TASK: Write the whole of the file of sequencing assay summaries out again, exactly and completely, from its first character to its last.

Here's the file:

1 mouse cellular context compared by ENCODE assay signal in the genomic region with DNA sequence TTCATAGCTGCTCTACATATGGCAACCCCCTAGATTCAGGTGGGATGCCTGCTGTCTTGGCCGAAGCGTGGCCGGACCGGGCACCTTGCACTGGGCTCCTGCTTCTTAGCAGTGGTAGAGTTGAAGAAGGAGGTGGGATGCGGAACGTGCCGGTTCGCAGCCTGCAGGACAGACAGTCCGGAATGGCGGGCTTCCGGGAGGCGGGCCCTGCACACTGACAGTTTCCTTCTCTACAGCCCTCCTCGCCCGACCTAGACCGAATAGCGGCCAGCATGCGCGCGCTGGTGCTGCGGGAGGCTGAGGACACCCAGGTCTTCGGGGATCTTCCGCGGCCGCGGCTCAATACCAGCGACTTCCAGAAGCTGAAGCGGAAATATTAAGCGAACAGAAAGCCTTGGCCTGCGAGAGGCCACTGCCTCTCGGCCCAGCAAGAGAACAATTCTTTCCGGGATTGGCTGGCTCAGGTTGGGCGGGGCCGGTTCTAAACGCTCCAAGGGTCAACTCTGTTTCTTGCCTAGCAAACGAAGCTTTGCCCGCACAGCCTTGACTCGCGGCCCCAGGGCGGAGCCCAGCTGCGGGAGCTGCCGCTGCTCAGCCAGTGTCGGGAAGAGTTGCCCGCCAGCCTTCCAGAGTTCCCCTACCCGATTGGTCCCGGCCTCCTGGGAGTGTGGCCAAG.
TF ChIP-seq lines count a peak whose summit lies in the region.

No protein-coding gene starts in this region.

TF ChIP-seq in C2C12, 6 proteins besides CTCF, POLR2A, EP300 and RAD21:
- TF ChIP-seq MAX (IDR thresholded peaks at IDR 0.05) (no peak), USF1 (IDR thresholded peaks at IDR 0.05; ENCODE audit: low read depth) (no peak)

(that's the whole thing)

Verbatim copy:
1 mouse cellular context compared by ENCODE assay signal in the genomic region with DNA sequence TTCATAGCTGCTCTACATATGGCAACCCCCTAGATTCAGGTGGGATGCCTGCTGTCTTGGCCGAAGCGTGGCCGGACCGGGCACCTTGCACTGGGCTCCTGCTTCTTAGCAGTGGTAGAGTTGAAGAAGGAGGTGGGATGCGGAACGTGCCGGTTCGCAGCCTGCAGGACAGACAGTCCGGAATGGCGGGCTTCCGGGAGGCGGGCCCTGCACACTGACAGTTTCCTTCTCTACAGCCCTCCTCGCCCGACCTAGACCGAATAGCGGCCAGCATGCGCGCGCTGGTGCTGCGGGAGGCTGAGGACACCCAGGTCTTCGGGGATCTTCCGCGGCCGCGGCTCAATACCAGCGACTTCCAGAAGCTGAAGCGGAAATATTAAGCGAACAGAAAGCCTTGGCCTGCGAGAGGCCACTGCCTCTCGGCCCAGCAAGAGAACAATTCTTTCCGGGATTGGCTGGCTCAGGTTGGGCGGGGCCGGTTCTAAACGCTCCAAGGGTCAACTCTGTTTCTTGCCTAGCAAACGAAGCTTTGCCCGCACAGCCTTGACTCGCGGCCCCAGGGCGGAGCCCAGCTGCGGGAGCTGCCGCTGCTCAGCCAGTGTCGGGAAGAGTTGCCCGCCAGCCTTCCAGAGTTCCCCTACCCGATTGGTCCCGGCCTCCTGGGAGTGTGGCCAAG.
TF ChIP-seq lines count a peak whose summit lies in the region.

No protein-coding gene starts in this region.

TF ChIP-seq in C2C12, 6 proteins besides CTCF, POLR2A, EP300 and RAD21:
- TF ChIP-seq MAX (IDR thresholded peaks at IDR 0.05) (no peak), USF1 (IDR thresholded peaks at IDR 0.05; ENCODE audit: low read depth) (no peak)